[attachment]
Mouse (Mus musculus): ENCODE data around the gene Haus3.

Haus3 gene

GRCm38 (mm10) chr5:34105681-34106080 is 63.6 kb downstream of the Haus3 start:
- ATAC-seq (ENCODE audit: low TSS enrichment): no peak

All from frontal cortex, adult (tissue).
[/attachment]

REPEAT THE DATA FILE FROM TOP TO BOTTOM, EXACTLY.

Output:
Mouse (Mus musculus): ENCODE data around the gene Haus3.

Haus3 gene

GRCm38 (mm10) chr5:34105681-34106080 is 63.6 kb downstream of the Haus3 start:
- ATAC-seq (ENCODE audit: low TSS enrichment): no peak

All from frontal cortex, adult (tissue).